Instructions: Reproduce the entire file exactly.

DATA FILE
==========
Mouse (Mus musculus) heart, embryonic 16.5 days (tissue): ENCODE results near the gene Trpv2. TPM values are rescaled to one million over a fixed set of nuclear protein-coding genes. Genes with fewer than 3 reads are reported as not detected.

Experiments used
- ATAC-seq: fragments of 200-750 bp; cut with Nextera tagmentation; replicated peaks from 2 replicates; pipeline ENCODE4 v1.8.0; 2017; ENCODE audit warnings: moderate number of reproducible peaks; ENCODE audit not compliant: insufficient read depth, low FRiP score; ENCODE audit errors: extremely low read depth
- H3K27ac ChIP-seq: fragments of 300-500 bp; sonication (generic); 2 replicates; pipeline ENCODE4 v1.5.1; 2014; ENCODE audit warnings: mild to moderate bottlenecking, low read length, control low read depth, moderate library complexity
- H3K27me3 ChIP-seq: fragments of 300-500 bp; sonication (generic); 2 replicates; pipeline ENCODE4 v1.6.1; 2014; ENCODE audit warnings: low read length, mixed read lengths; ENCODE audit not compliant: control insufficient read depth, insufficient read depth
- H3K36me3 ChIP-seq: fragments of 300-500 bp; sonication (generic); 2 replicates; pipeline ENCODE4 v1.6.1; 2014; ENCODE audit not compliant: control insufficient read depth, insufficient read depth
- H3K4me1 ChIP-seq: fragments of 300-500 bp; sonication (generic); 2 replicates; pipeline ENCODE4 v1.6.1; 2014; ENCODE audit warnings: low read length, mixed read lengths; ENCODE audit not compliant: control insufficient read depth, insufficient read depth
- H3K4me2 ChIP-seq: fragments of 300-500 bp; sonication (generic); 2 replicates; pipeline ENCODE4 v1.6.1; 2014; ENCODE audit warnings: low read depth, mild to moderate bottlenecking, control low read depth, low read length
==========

Mouse (Mus musculus) heart, embryonic 16.5 days (tissue): ENCODE results near the gene Trpv2. TPM values are rescaled to one million over a fixed set of nuclear protein-coding genes. Genes with fewer than 3 reads are reported as not detected.

Experiments used
- ATAC-seq: fragments of 200-750 bp; cut with Nextera tagmentation; replicated peaks from 2 replicates; pipeline ENCODE4 v1.8.0; 2017; ENCODE audit warnings: moderate number of reproducible peaks; ENCODE audit not compliant: insufficient read depth, low FRiP score; ENCODE audit errors: extremely low read depth
- H3K27ac ChIP-seq: fragments of 300-500 bp; sonication (generic); 2 replicates; pipeline ENCODE4 v1.5.1; 2014; ENCODE audit warnings: mild to moderate bottlenecking, low read length, control low read depth, moderate library complexity
- H3K27me3 ChIP-seq: fragments of 300-500 bp; sonication (generic); 2 replicates; pipeline ENCODE4 v1.6.1; 2014; ENCODE audit warnings: low read length, mixed read lengths; ENCODE audit not compliant: control insufficient read depth, insufficient read depth
- H3K36me3 ChIP-seq: fragments of 300-500 bp; sonication (generic); 2 replicates; pipeline ENCODE4 v1.6.1; 2014; ENCODE audit not compliant: control insufficient read depth, insufficient read depth
- H3K4me1 ChIP-seq: fragments of 300-500 bp; sonication (generic); 2 replicates; pipeline ENCODE4 v1.6.1; 2014; ENCODE audit warnings: low read length, mixed read lengths; ENCODE audit not compliant: control insufficient read depth, insufficient read depth
- H3K4me2 ChIP-seq: fragments of 300-500 bp; sonication (generic); 2 replicates; pipeline ENCODE4 v1.6.1; 2014; ENCODE audit warnings: low read depth, mild to moderate bottlenecking, control low read depth, low read length